Gene Therapy for Cancer Treatment
Your doctor may have suggested gene therapy as a potential treatment if you have received a disheartening cancer diagnosis. Check out our infographic to learn more about what gene therapy is and what genetics has to do with cancer.
What is gene therapy?
This innovative treatment allows doctors to experiment with different ways to prevent or cure diseases. In time, doctors hope to place a gene in a patient rather than using invasive surgery or drug treatments to treat cancer. By place a gene in a patient, doctors may be able to replace mutated genes, remove genes that are not adequately functioning and put new genes into a patient to fight against disease or illness.
How is this gene therapy administered?
These therapies are administered either through an injection or intravenously. However, for it to work correctly, the gene must be placed into a carrier, known as a vector. This treatment can send the vector straight into the tissue. Through the tissue, it is taken in from cells. In some cases, the patient’s cells are removed and then introduced to the vector in a laboratory setting.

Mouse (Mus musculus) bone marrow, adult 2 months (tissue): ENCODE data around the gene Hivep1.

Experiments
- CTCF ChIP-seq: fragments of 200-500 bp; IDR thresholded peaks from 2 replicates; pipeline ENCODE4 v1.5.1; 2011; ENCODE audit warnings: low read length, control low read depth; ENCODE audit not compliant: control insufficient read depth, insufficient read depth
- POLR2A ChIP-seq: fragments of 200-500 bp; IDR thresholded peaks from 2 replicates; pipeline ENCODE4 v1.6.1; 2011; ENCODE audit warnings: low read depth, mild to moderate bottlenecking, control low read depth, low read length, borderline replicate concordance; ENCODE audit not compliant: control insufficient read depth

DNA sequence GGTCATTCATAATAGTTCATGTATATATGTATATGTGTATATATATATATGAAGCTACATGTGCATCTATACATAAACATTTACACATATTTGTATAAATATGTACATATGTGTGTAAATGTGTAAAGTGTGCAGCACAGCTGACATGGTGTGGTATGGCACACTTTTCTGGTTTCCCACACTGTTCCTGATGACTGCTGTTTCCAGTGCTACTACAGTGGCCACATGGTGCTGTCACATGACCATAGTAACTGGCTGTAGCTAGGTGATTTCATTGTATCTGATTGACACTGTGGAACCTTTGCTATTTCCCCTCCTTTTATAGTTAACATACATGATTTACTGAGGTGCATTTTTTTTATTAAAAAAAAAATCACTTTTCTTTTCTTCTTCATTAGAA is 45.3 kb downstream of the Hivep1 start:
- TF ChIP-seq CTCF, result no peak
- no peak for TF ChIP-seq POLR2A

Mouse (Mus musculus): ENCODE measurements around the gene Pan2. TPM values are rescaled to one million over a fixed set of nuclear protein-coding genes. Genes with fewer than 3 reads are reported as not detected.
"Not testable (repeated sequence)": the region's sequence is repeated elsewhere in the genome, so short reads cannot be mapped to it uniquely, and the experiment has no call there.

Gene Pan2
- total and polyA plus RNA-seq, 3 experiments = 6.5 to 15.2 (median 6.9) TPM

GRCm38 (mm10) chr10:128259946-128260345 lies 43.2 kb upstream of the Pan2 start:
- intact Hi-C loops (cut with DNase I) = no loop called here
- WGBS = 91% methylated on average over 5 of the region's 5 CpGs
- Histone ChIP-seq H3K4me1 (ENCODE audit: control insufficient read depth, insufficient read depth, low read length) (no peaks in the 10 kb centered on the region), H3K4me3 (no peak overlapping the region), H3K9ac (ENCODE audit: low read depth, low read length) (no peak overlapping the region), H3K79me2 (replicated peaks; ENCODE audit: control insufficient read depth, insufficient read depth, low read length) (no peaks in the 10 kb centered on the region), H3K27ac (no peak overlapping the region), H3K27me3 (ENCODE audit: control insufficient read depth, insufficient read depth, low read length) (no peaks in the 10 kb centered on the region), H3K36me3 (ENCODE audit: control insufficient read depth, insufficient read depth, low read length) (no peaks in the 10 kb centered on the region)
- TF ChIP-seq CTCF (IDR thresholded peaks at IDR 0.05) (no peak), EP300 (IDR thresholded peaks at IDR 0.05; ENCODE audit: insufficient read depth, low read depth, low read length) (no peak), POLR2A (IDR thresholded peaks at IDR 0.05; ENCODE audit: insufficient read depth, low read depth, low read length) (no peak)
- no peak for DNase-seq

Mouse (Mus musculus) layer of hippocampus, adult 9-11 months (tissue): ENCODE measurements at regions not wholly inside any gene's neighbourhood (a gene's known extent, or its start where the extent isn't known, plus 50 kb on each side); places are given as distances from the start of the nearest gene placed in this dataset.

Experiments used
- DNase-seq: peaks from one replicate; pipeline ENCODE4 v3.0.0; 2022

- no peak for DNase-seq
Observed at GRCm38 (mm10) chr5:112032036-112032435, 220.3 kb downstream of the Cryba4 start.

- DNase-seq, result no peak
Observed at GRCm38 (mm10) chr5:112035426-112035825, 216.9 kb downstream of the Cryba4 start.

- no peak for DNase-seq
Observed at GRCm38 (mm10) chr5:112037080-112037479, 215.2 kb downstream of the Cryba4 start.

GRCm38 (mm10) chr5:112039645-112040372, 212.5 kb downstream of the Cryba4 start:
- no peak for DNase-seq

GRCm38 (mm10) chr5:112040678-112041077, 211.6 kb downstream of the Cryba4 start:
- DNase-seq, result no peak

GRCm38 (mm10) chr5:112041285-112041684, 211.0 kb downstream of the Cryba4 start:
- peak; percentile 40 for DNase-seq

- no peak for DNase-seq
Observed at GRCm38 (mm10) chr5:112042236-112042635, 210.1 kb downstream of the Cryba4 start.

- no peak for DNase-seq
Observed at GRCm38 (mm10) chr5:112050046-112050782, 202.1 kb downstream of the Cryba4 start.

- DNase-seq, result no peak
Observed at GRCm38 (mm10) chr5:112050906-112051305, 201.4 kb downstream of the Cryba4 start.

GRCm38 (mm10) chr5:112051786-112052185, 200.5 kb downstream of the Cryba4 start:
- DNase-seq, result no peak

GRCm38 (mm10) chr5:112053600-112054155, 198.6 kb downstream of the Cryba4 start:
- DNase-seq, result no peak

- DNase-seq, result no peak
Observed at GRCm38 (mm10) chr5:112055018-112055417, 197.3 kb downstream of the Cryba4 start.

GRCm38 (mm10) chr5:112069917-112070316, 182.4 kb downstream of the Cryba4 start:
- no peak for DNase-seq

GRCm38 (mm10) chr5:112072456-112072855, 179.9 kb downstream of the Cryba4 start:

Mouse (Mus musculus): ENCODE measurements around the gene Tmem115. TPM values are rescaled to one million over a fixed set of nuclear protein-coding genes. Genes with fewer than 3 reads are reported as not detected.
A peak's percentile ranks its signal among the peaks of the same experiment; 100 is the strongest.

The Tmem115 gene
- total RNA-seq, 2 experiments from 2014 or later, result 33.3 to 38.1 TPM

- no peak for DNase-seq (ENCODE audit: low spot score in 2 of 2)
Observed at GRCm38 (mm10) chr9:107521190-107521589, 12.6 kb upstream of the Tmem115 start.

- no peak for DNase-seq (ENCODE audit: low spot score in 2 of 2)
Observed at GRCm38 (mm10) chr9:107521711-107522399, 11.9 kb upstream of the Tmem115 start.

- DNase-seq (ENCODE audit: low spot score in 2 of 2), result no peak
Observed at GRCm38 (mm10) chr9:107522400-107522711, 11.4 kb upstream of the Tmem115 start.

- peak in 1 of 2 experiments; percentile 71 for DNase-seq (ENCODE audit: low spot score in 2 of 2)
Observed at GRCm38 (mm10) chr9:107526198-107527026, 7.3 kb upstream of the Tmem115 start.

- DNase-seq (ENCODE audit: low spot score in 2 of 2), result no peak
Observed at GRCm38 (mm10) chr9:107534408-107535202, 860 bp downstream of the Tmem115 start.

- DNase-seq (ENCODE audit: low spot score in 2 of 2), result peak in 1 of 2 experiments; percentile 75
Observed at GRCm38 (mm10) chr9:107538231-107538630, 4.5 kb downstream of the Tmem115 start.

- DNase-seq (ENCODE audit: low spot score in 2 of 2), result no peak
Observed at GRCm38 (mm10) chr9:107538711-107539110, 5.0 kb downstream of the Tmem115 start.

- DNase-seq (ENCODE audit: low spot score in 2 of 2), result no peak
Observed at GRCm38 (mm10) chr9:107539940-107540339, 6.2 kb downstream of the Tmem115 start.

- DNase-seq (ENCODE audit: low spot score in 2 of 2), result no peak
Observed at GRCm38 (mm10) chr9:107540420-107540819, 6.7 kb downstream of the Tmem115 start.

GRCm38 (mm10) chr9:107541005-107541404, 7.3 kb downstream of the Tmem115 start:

What does genetics have to do with cancerous tumors?
Many factors contribute to cancer developing in the body, but genetics can have a significant impact. As genes help to create proteins in the cells, they can also make cancer-causing changes in cells.
Why should I have my genes tested before oncology treatment?
Since doctors can study the genes of a cancerous tumor, they can also better treat it. Studying the cancerous genes allows doctors to discover more about the genetic makeup of the cancer tumor, which leads to them being able to treat it effectively. This type of treatment is beneficial for lung, breast, ovarian or colon cancer and melanoma.
How successful are these procedures?
As studies are still being done on the efficacy of gene therapy for different cancers, it is currently impossible to determine the success of this procedure for different types of cancer. So far, these therapy treatments have been conducted for pancreatic, rectal and esophageal cancer. Melanoma has also been treated with gene therapy.
Gene therapy is continually being researched and developed. The oncology community will no doubt use it for cancer treatment shortly.
For more information about how to treat cancer and determine if what is a good choice for you, contact us today.